“When I read about the rally, I told my wife, ‘I gotta go; it’ll be good for my soul,'” said Alan Geller of Elmwood Park, N.J.
“And she said, ‘Al, you’re 71. You’re too old.’ But 10 minutes later — she always does this — she says, ‘Al, you’re right. Go.'”
The sentiment was echoed across the Capitol lawn.
“We’ve felt frustrated and helpless in trying to show our support for Israel,” said Debby Weinstein of Memphis, Tenn.
“We knew we had to come here to take a stand, and to say we’re so proud of the support President Bush and his administration are showing for Israel, and for standing up to the rest of the world.”
The thousands of placards on display ran the gamut.
They expressed solidarity with Israel — “Wherever we are, we stand with Israel;” and “Self-defense is Not Murder” – – to denunciations of Yasser Arafat — “Terrorist Bastard” and “Arafat: How Much More Blood Do You Hunger For?” and of suicide bombers — “Murderers Not Martyrs” and “Palestinians Danced on 9-11.”
Some equated the Israeli and American wars on terrorism and urged Washington to support Israeli Prime Minister Ariel Sharon. “Finish the Job” and “Destroy Arab Terrorism,” the posters read.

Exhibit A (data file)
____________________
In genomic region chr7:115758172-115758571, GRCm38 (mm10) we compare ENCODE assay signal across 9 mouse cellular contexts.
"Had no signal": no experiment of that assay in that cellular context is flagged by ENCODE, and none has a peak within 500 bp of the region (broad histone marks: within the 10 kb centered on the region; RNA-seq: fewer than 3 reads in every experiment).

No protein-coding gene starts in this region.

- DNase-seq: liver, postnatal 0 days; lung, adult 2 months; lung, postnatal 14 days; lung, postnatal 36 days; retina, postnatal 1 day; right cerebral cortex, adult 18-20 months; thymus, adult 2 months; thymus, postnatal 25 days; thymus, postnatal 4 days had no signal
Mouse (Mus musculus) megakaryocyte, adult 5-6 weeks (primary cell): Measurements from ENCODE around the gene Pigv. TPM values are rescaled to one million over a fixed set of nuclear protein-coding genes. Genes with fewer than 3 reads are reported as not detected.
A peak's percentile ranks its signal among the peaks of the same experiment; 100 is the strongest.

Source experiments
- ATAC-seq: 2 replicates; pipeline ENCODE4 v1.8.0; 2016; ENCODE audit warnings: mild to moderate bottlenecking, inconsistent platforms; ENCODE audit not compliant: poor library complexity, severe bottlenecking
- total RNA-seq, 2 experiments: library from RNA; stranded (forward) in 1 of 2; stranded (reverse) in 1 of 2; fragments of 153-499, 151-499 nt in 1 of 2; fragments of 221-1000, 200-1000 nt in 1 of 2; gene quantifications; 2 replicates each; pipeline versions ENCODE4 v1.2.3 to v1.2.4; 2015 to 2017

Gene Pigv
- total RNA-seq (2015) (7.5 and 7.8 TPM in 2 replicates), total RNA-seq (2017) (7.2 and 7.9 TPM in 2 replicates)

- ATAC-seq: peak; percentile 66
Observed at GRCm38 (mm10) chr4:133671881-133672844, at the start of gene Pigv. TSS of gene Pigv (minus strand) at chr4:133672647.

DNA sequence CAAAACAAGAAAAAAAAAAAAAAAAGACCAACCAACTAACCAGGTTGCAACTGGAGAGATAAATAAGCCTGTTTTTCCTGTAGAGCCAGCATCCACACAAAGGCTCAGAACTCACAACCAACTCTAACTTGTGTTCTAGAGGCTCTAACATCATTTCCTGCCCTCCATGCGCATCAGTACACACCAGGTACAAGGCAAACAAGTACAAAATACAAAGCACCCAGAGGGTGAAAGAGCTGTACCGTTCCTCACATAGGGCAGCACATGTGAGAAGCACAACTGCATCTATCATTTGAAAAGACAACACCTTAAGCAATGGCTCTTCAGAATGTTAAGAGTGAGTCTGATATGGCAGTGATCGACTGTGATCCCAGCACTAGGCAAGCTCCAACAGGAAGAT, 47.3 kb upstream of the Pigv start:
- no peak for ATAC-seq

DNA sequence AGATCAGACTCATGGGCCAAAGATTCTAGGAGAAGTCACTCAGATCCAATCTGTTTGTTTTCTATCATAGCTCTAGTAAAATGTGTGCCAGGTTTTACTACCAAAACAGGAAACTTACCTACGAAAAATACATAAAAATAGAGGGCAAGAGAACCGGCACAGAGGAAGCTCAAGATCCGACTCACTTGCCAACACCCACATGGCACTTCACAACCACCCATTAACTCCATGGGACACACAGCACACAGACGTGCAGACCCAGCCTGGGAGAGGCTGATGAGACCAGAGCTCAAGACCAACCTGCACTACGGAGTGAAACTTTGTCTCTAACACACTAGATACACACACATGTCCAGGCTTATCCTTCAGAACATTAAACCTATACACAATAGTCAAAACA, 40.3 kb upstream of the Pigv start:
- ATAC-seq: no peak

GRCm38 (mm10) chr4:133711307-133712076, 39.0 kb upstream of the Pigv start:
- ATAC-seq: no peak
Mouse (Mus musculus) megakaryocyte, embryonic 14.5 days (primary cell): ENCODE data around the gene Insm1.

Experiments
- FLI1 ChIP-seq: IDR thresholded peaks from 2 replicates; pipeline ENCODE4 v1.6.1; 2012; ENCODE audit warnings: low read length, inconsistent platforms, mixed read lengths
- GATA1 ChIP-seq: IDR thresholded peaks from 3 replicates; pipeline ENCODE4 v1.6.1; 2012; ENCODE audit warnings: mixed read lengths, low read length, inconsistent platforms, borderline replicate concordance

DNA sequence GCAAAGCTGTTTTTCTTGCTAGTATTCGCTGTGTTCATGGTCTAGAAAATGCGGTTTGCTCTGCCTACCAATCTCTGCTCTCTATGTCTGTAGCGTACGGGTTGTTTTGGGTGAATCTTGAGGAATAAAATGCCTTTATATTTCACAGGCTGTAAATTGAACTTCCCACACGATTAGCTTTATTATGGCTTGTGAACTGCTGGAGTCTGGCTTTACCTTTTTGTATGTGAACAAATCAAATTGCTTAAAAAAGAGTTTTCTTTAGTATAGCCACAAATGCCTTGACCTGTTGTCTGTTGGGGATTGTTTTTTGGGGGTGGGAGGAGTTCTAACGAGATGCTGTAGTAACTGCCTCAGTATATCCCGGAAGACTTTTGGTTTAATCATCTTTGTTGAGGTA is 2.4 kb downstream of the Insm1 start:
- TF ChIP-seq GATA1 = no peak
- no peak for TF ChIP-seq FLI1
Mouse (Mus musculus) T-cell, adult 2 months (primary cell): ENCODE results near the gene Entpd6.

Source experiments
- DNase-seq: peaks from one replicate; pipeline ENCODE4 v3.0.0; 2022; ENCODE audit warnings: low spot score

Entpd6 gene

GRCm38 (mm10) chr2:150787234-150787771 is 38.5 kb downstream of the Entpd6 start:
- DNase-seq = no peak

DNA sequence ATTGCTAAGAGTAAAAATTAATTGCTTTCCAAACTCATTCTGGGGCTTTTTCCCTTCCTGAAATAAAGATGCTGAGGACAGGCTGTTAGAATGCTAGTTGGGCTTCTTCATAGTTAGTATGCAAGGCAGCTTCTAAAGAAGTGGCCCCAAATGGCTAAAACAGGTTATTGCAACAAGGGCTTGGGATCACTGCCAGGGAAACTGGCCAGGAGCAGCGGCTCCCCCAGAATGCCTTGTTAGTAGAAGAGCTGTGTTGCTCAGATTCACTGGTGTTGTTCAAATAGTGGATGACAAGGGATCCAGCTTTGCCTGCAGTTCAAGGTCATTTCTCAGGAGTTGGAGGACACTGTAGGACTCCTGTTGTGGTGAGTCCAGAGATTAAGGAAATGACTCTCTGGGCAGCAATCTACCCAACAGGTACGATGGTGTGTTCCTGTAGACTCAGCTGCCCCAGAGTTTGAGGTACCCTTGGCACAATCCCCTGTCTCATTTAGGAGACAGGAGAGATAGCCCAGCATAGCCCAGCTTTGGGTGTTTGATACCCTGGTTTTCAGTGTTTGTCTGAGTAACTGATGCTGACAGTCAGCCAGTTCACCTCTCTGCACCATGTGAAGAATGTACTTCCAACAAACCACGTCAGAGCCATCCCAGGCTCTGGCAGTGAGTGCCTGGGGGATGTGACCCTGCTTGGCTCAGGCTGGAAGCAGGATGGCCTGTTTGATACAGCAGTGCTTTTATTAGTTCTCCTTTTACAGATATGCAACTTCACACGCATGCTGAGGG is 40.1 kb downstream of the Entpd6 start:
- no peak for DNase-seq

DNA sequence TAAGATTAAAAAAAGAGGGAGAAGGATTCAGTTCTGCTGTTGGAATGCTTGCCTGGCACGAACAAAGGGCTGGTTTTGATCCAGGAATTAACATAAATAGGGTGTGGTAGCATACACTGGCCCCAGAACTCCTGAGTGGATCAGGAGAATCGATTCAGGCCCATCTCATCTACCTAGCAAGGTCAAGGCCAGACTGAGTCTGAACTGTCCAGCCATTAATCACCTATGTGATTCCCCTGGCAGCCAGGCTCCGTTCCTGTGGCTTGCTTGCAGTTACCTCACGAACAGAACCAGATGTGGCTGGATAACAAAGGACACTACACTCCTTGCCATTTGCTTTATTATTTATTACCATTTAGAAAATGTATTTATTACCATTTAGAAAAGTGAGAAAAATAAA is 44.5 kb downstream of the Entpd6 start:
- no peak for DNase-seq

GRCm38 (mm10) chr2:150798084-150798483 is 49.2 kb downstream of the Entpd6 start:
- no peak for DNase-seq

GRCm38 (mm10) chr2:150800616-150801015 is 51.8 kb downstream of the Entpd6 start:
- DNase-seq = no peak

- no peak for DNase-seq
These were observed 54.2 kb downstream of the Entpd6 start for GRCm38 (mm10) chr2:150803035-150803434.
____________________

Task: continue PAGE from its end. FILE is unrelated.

Many rally participants were in no mood for talk of a “cease-fire” or a “return to negotiations.”
Many in the crowd roared their approval when Christian radio commentator Janet Parshall boomed,
“We will never give up the Golan; we will never divide Jerusalem. And we will call Yasser Arafat what Yasser Arafat is — a terrorist!”
Many in the crowd then booed when Paul Wolfowitz, the U.S. deputy defense secretary, referred to “innocent Palestinian victims” and the “future Palestinian state.” One teen-age boy, while passing a reporter, muttered: “They should kill Arafat.”
And with no Arabs or Muslims to confront, some Jews turned on each other.
A lone placard, stating “We Have Faith in Coexistence,” up near the front seemed likely to draw some attention.
“I haven’t gotten any verbal complaints, but I do think it will be an unpopular sign,” said Micah Bycel, who studied in Israel last year and was among two busloads of Hillel students making the 16-hour trip from the University of Wisconsin at Madison.
“But it’s still a necessary sign. Many signs around here are destructive signs,” he said.
“I’m as pro-Palestinian as I am pro-Israeli. Israel needs to withdraw from the territories and recognize Palestinian statehood.”
Sure enough, within minutes, an older man from Chicago approached to berate Bycel.
After challenging Bycel on which borders Israel should withdraw to, the Chicagoan — who only gave his first name, Shael — erupted.